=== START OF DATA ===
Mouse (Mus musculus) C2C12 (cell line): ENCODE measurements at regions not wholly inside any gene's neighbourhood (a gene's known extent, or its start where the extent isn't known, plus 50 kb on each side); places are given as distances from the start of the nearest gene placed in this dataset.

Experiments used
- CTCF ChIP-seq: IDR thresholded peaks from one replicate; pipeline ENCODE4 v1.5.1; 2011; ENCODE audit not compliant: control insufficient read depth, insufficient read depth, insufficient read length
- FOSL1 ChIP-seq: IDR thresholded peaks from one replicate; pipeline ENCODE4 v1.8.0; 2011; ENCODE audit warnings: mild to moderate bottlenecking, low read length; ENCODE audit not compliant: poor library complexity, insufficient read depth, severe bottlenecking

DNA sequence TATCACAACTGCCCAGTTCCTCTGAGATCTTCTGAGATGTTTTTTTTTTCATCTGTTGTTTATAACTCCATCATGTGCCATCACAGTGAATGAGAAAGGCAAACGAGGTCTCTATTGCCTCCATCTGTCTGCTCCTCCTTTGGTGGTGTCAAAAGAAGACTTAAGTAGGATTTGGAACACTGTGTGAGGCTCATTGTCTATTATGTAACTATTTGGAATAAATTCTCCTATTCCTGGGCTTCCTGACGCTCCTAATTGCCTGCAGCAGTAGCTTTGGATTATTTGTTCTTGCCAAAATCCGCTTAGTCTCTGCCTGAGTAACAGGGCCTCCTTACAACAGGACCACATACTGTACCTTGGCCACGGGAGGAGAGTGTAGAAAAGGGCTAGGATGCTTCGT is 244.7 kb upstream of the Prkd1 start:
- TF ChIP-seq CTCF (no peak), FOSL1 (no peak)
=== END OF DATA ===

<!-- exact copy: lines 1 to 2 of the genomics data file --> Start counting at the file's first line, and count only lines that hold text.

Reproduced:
Mouse (Mus musculus) C2C12 (cell line): ENCODE measurements at regions not wholly inside any gene's neighbourhood (a gene's known extent, or its start where the extent isn't known, plus 50 kb on each side); places are given as distances from the start of the nearest gene placed in this dataset.

Experiments used